Rishi Sunak has been challenged to “show leadership” and not duck a vote on a report which found Boris Johnson lied to Parliament over lockdown-busting parties in Downing Street.
The Prime Minister has refused to say whether he will take part if there is a vote on the Privileges Committee report on his predecessor’s conduct.
Labour leader Sir Keir Starmer said Mr Sunak should “show us where he stands” on the issue after the cross-party committee concluded that Mr Johnson should have faced a 90-day suspension for misleading the House and being complicit in a campaign of intimidation against the panel investigating him.
The ex-premier quit the Commons before the committee delivered its recommendations, which also include banning him from receiving the pass to access Parliament which is usually available to former MPs.
Mr Sunak claimed his reticence about giving his verdict on the report’s conclusions was because “I wouldn’t want to influence anyone in advance of that vote”.
But publicly backing the report and its sanctions could risk deepening the Tory civil war between Johnson loyalists and his own administration.
The Prime Minister told ITV’s Good Morning Britain: “This committee was established under the former prime minister. It commanded the confidence of the House at the time and I’m sure that they have done their work thoroughly and I respect them for that.
“This is a matter for the House rather than the Government, that’s an important distinction and that is why I wouldn’t want to influence anyone in advance of that vote.
“It will be up to each and every individual MP to make a decision of what they want to do when the time comes, it’s important the Government doesn’t get involved in that because it is a matter for parliament and members as individuals, not as members as Government.”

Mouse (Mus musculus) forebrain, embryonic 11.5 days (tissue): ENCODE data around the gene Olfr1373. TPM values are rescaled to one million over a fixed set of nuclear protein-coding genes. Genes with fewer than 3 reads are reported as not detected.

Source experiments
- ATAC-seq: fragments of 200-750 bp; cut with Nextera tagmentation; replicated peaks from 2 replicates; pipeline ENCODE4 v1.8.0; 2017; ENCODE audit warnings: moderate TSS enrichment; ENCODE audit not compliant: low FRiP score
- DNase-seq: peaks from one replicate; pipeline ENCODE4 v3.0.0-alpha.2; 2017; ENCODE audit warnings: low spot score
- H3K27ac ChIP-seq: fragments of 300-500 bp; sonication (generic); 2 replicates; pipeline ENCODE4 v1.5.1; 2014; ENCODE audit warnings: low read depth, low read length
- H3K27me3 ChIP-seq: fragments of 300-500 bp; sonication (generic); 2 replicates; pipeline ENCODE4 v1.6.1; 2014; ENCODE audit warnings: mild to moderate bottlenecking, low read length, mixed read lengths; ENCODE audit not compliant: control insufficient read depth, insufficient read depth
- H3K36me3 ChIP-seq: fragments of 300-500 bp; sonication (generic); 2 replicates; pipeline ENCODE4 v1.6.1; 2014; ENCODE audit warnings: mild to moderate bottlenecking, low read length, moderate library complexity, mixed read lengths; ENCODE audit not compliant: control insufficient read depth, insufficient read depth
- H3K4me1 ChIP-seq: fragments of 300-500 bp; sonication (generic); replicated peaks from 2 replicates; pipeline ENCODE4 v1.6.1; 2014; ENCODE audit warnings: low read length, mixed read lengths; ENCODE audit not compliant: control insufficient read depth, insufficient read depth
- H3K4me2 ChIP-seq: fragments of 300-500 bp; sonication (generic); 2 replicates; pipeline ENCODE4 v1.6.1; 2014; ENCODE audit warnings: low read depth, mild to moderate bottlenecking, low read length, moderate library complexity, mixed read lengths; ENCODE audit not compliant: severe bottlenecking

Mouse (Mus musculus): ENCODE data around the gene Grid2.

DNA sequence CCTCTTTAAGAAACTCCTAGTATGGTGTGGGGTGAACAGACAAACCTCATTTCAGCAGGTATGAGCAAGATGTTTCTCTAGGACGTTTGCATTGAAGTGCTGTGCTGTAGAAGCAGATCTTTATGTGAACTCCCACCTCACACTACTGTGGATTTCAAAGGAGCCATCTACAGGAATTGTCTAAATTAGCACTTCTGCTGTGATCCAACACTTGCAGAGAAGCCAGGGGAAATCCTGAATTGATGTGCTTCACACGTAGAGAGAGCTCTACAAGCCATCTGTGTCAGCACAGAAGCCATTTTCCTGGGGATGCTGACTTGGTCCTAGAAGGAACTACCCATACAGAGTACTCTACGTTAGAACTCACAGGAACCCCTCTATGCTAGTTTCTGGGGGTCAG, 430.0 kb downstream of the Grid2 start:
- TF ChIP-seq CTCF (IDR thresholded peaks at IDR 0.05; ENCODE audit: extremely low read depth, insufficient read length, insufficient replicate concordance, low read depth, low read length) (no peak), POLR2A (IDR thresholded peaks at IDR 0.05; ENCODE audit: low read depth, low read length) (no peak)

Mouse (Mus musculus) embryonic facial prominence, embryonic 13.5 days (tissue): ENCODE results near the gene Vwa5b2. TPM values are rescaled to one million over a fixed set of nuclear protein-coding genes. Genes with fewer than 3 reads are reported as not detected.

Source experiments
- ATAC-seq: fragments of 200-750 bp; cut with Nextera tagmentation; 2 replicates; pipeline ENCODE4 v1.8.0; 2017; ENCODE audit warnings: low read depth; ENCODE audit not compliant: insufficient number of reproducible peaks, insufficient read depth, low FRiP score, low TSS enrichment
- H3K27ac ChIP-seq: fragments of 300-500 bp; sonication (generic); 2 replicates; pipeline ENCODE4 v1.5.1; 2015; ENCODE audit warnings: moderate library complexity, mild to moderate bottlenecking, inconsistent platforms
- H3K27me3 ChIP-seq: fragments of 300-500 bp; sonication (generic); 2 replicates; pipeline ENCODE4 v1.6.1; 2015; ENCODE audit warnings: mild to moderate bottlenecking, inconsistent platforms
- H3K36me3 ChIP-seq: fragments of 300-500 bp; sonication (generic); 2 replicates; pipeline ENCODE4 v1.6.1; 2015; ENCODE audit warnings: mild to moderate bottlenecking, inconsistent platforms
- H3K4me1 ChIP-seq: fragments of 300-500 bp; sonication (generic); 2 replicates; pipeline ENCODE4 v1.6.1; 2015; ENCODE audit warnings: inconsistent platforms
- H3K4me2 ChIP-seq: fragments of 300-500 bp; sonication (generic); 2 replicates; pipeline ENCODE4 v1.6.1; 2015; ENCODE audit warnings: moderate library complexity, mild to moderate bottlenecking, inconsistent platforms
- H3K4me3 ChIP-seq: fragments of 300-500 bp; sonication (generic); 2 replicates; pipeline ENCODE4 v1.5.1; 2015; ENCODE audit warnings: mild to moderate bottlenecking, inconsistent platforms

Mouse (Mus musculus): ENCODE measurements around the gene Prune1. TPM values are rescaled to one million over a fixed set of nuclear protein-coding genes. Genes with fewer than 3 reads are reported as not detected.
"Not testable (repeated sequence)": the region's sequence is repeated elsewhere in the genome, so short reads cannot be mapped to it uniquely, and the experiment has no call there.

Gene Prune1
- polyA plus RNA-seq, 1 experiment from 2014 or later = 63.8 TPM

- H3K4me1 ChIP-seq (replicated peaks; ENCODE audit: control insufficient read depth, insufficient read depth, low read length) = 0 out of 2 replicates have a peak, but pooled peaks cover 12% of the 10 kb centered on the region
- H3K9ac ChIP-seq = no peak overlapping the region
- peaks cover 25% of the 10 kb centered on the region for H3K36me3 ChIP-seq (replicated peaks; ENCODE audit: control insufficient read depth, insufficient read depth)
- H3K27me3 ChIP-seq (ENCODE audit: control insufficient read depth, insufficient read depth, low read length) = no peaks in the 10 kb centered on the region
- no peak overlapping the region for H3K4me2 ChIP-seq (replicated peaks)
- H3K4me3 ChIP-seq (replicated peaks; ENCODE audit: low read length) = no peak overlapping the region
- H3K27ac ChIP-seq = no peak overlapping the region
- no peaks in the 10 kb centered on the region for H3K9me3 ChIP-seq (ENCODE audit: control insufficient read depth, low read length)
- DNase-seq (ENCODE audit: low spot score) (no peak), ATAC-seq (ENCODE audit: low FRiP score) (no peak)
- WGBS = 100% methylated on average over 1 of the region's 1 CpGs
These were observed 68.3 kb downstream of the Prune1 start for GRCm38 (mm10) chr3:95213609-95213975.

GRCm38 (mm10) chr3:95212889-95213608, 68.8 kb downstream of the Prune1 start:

Passed on a nod
It is not clear whether there ultimately will be a vote on the conclusions of the report, which could go through on the nod unless there are objections from Mr Johnson’s supporters.
The former prime minister was urging his allies not to oppose it, arguing the sanctions have no practical effect, although critics argue the level of support shown for him would have been very low anyway.
Tory MPs will be given a free vote, but allies of Mr Johnson warned they could face battles with their local parties to remain as candidates at the next election if they back the motion.
Labour leader Sir Keir told Good Morning Britain the Prime Minister should participate if there is a Commons vote, saying: “We need to know where Rishi Sunak stands on this.
“He should show leadership, come along, get in the lobby and show us where he stands on this.”
Swedish prime minister
Sweden’s Prime Minister Ulf Kristersson is visiting the UK and his office said he would hold talks with Mr Sunak – something which could give the Tory leader an excuse to avoid any vote.
The motion on the Privileges Committee’s findings comes as Scotland Yard is “considering” the footage from a 2020 Christmas gathering at Conservative Party headquarters.
The Sunday Mirror obtained a video appearing to show Conservative staff dancing and joking about Covid restrictions at the height of the pandemic.
The footage of the event, which happened when indoor socialising was banned and people across the country were separated from family and friends, poses a further setback to Mr Sunak’s efforts to move on from his predecessor-but-one’s legacy.
It has also renewed accusations from opposition parties that the Prime Minister is “weak” for not intervening over Mr Johnson’s resignation honours.
Both former London mayoral candidate Shaun Bailey and Tory aide Ben Mallet – who were handed a peerage and an OBE, respectively – attended the gathering.
Cabinet Minister Michael Gove told the BBC’s Sunday with Laura Kuenssberg the pair should not be stripped of their honours because rules allow outgoing prime ministers to make such appointments.
But former justice secretary Sir Robert Buckland told Times Radio they should consider declining the honours.
The Metropolitan Police, which previously investigated the gathering and claimed there was “insufficient evidence to disprove the version of events provided by attendees”, has said it is looking at the video.
A spokesperson for the force said: “We are aware of the footage and are considering it.”
CCHQ said “formal disciplinary action” was taken against four staff members, who were seconded to Mr Bailey’s mayoral campaign, over the “unauthorised” event.
Mr Bailey had reportedly left the gathering when the video was taken and has previously apologised for his involvement.